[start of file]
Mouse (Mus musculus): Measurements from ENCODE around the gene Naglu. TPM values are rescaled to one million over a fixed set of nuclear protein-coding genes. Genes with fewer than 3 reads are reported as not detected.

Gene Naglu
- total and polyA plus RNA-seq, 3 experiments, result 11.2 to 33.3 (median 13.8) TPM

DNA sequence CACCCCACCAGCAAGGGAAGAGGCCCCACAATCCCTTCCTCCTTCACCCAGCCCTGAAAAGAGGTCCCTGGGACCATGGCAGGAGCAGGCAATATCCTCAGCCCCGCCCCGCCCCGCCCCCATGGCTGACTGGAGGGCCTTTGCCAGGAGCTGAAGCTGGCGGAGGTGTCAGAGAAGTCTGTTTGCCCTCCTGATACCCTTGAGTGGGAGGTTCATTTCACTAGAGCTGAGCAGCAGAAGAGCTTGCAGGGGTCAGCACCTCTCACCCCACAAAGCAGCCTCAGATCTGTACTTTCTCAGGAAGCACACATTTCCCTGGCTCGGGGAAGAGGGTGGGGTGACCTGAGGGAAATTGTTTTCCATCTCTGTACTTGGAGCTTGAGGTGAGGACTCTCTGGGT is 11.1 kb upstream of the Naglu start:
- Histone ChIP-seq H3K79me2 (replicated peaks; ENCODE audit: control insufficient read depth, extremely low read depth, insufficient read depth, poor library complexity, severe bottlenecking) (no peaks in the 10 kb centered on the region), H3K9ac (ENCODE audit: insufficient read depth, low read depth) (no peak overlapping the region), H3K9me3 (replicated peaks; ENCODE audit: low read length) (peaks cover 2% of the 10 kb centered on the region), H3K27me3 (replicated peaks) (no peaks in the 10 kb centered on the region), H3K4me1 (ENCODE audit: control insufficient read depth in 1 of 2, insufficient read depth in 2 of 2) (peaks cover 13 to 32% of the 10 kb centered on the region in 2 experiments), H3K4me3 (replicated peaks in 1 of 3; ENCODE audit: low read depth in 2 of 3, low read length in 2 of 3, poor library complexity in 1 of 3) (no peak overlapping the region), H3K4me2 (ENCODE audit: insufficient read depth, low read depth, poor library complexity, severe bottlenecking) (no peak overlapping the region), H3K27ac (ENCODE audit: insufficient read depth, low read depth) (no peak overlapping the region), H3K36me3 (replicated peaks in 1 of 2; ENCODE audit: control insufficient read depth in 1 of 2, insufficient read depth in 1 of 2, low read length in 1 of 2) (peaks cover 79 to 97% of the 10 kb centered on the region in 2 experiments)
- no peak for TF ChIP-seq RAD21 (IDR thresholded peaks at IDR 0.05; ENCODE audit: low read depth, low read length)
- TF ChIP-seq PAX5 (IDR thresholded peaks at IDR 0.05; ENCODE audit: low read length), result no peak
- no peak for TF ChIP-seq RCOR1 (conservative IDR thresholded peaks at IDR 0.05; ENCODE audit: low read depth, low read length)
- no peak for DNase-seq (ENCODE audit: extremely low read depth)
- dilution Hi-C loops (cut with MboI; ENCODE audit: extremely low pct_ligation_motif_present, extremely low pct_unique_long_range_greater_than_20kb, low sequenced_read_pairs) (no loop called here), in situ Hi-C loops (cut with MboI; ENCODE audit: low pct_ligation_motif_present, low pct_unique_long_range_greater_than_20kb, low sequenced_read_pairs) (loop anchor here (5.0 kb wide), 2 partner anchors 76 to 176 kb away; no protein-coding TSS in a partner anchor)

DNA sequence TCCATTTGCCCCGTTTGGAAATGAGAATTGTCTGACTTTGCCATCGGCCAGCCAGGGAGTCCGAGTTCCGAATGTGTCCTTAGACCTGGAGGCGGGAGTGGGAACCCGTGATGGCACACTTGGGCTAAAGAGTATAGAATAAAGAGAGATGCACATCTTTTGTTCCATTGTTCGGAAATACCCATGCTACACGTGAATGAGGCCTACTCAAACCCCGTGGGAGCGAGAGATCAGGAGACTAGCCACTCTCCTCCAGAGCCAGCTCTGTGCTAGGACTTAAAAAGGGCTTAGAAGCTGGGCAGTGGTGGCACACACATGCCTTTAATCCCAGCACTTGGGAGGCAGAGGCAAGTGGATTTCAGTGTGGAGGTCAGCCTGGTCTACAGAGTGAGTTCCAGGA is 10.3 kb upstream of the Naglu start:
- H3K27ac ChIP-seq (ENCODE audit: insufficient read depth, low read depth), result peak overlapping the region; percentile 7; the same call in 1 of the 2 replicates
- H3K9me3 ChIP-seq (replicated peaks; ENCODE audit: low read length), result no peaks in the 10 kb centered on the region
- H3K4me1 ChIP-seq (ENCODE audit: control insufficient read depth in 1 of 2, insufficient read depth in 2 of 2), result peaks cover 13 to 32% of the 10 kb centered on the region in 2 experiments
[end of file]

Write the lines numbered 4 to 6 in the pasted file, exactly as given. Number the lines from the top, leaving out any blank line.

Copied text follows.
DNA sequence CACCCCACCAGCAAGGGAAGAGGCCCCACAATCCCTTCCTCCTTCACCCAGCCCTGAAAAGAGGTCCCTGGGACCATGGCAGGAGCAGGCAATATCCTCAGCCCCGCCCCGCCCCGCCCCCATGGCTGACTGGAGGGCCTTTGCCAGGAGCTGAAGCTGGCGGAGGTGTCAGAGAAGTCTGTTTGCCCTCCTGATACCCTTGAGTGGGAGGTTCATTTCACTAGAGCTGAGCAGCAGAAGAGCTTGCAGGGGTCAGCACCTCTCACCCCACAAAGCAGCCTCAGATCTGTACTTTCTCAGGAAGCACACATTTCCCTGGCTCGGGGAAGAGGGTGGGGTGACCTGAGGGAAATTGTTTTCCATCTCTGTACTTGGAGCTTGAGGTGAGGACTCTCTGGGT is 11.1 kb upstream of the Naglu start:
- Histone ChIP-seq H3K79me2 (replicated peaks; ENCODE audit: control insufficient read depth, extremely low read depth, insufficient read depth, poor library complexity, severe bottlenecking) (no peaks in the 10 kb centered on the region), H3K9ac (ENCODE audit: insufficient read depth, low read depth) (no peak overlapping the region), H3K9me3 (replicated peaks; ENCODE audit: low read length) (peaks cover 2% of the 10 kb centered on the region), H3K27me3 (replicated peaks) (no peaks in the 10 kb centered on the region), H3K4me1 (ENCODE audit: control insufficient read depth in 1 of 2, insufficient read depth in 2 of 2) (peaks cover 13 to 32% of the 10 kb centered on the region in 2 experiments), H3K4me3 (replicated peaks in 1 of 3; ENCODE audit: low read depth in 2 of 3, low read length in 2 of 3, poor library complexity in 1 of 3) (no peak overlapping the region), H3K4me2 (ENCODE audit: insufficient read depth, low read depth, poor library complexity, severe bottlenecking) (no peak overlapping the region), H3K27ac (ENCODE audit: insufficient read depth, low read depth) (no peak overlapping the region), H3K36me3 (replicated peaks in 1 of 2; ENCODE audit: control insufficient read depth in 1 of 2, insufficient read depth in 1 of 2, low read length in 1 of 2) (peaks cover 79 to 97% of the 10 kb centered on the region in 2 experiments)
- no peak for TF ChIP-seq RAD21 (IDR thresholded peaks at IDR 0.05; ENCODE audit: low read depth, low read length)